Role and Functions of Group Leader (1 of 2)
• Gestalt leaders
– encourage members to heighten their awareness;
– focus on contact, awareness, and experimentation;
– take an active role in creating experiments to assist members in gaining
awareness; and
– create a safe climate that is conducive to trying out new ways of being
and behaving.
Gerald Corey, Theory & Practice of Group Counseling, 10th Edition. © 2023 Cengage. All Rights Reserved. May not be scanned,
copied or duplicated, or posted to a publicly accessible website, in whole or in part.
Role and Functions of Group Leader (2 of 2)
• The relationship has a central role
– The client–counselor relationship is the heart and soul of Gestalt therapy.
– Contemporary practice emphasizes a dialogic relationship.
– Emphasis is on presence, authentic dialogue, gentleness, and direct selfexpression by the leader.
Gerald Corey, Theory & Practice of Group Counseling, 10th Edition. © 2023 Cengage. All Rights Reserved. May not be scanned,
copied or duplicated, or posted to a publicly accessible website, in whole or in part.
Self Assessment
Are there any parts of the lecture to this point that you would like further
clarification on or more full discussion?
How are Gestalt group similar and different to concepts previously discussed?
Gerald Corey, Theory & Practice of Group Counseling, 10th Edition. © 2023 Cengage. All Rights Reserved. May not be scanned,
copied or duplicated, or posted to a publicly accessible website, in whole or in part.
Stages of a Gestalt Group (1 of 3)
• First stage:
– Key characteristics are identity and dependence.
– Activities are directed toward providing a climate of trust that supports
risk-taking and making connections.
Gerald Corey, Theory & Practice of Group Counseling, 10th Edition. © 2023 Cengage. All Rights Reserved. May not be scanned,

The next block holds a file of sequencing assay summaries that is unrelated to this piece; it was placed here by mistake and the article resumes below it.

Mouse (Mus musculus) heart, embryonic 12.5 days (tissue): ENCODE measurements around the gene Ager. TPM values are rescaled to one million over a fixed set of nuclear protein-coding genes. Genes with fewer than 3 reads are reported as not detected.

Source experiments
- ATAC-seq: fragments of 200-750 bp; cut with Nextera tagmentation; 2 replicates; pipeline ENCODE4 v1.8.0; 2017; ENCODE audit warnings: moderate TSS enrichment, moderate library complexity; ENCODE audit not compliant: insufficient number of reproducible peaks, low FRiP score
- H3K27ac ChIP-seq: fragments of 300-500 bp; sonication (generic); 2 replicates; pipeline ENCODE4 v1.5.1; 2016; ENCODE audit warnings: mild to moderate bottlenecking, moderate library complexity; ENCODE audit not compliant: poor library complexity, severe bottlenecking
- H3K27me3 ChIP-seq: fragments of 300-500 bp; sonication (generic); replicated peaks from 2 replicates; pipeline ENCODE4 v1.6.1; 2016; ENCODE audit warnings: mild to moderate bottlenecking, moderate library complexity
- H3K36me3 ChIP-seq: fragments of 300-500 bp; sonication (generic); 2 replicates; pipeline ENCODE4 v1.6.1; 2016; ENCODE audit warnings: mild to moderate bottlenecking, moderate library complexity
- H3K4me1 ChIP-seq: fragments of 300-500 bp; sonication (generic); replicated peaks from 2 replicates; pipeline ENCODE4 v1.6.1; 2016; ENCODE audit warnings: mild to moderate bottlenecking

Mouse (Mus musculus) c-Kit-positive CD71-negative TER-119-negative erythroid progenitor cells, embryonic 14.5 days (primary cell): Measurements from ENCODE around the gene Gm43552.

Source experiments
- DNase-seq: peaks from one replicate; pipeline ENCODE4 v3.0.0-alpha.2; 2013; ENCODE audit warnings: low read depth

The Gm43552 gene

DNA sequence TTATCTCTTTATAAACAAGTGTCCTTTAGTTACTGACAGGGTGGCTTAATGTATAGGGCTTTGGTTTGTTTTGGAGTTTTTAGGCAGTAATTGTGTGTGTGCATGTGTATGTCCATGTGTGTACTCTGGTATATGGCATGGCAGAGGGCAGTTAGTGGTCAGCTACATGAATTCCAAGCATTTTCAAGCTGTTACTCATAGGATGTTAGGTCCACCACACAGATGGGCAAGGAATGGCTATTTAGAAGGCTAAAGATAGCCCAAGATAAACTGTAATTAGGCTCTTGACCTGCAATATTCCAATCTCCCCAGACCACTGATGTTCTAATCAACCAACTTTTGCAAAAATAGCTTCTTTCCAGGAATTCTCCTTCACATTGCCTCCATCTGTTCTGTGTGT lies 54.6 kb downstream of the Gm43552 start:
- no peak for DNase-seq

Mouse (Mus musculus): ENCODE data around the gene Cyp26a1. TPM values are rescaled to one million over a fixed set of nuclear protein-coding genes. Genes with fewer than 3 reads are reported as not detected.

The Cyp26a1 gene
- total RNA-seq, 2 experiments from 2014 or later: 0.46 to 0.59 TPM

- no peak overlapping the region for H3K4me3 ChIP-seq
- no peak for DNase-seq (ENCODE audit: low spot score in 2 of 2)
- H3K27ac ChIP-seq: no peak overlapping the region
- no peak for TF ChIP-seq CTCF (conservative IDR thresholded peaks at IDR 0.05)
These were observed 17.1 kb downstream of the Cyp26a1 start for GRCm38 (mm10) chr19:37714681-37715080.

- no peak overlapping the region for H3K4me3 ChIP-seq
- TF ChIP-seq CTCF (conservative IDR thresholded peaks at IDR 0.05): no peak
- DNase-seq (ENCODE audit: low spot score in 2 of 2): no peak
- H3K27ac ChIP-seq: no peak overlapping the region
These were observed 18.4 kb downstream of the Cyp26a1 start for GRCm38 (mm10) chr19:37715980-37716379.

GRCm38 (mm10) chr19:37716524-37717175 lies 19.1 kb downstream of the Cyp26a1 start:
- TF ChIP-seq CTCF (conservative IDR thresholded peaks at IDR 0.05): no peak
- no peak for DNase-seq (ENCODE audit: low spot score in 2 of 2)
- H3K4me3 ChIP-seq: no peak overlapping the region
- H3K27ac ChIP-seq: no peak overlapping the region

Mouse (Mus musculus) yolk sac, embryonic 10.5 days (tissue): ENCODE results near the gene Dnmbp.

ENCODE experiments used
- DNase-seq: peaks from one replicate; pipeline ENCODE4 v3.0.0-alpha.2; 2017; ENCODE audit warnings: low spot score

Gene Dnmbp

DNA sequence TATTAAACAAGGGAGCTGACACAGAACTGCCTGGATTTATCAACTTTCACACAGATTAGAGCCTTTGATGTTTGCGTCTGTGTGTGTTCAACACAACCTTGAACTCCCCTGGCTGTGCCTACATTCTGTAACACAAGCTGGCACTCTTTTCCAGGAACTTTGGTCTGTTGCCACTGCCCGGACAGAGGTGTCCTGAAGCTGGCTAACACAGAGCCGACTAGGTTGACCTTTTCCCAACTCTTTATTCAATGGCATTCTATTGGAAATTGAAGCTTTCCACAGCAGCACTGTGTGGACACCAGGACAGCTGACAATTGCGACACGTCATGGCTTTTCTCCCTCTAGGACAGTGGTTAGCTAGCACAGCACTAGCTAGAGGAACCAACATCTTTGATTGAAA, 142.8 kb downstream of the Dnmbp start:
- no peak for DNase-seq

copied or duplicated, or posted to a publicly accessible website, in whole or in part.
Stages of a Gestalt Group (2 of 3)
• Second stage:
– Key characteristics are influence and counterdependence.
– Activities focus on
â–ª heightening awareness of group norms,
â–ª encouraging members to challenge norms and express differences and
dissatisfaction, and
â–ª differentiating roles from persons.
Gerald Corey, Theory & Practice of Group Counseling, 10th Edition. © 2023 Cengage. All Rights Reserved. May not be scanned,
copied or duplicated, or posted to a publicly accessible website, in whole or in part.
Stages of a Gestalt Group (3 of 3)
• Third stage:
– Key characteristics are intimacy and interdependence.
– Activities are aimed at helping members reach closure and deal with
unfinished business.
Gerald Corey, Theory & Practice of Group Counseling, 10th Edition. © 2023 Cengage. All Rights Reserved. May not be scanned,
copied or duplicated, or posted to a publicly accessible website, in whole or in part.
The Role of Experiments (1 of 2)
• The experiment in a Gestalt group
– is phenomenologically based, and
– provides a safe context for members to increase their awareness and try
out new ways of thinking and behaving.
• Preparing clients for experiments